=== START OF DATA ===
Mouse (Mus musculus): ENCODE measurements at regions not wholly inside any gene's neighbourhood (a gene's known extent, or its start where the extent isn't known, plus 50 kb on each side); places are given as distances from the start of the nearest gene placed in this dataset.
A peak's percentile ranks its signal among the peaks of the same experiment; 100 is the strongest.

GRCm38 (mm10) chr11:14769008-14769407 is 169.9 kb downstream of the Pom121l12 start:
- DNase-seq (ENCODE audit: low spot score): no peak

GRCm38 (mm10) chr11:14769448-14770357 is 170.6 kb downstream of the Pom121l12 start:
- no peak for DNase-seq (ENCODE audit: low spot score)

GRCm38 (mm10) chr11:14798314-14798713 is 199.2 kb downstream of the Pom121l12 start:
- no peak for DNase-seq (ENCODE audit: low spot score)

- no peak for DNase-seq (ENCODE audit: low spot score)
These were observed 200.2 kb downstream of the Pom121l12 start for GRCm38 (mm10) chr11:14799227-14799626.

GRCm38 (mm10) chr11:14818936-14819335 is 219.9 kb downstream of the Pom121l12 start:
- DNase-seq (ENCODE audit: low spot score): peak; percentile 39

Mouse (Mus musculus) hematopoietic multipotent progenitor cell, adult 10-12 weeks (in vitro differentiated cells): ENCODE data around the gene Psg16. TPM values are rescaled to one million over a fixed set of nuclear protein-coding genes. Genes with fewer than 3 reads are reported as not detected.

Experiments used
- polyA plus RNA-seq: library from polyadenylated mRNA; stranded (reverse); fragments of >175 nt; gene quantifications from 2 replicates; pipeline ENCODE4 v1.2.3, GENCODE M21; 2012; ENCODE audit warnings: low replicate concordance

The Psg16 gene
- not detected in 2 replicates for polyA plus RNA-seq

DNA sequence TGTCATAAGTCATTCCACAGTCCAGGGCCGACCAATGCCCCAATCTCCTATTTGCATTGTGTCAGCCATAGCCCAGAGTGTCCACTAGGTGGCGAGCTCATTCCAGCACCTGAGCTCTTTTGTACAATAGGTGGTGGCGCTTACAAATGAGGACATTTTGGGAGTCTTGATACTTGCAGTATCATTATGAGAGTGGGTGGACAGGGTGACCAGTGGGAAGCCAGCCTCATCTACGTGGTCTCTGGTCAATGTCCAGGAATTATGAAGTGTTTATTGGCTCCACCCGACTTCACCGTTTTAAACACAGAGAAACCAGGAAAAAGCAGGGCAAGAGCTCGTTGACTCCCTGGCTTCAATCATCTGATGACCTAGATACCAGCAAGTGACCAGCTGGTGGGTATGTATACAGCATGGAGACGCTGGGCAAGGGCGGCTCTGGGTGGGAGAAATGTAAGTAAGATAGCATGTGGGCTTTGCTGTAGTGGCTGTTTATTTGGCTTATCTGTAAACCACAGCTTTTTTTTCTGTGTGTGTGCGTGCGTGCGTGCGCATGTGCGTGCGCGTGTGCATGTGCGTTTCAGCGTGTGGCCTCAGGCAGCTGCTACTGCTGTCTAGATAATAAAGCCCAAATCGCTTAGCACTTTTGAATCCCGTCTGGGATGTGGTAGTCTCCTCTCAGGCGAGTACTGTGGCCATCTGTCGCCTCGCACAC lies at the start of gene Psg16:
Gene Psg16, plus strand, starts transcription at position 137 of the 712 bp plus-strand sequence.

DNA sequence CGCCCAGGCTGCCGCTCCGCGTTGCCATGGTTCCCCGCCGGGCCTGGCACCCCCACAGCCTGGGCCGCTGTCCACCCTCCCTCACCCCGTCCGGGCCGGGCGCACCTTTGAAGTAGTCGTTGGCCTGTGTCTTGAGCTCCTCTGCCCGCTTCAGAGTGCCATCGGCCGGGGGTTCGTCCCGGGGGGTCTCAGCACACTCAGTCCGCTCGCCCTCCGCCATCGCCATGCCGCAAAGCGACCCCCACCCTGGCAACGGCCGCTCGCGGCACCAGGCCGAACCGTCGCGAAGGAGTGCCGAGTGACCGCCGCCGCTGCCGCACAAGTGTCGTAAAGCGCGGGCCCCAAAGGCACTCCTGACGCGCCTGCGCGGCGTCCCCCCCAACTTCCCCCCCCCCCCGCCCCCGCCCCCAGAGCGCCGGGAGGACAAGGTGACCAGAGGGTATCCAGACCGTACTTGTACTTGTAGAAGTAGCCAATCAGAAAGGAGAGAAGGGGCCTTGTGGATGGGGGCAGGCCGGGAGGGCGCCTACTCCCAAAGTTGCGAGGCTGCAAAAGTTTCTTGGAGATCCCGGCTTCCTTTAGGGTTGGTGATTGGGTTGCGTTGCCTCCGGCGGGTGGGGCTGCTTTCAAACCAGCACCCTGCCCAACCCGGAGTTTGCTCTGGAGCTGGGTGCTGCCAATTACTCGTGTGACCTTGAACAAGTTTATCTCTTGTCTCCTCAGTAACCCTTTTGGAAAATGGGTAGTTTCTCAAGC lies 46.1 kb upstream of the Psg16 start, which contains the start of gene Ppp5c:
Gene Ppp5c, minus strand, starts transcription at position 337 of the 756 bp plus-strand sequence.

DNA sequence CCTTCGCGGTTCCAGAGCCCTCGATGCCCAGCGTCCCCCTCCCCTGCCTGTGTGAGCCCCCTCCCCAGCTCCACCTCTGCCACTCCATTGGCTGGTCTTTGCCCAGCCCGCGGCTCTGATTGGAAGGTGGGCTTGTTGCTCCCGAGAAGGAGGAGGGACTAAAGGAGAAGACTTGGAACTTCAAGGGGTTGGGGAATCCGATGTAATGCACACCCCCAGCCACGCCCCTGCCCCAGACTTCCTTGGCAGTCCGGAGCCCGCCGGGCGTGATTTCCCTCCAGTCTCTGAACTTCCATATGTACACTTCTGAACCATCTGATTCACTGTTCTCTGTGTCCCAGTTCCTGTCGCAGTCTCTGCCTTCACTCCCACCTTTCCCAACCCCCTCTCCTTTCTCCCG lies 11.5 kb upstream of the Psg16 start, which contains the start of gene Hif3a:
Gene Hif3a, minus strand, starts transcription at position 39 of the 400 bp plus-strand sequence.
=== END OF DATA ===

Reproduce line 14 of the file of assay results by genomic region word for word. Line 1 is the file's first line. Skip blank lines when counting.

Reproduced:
Experiments used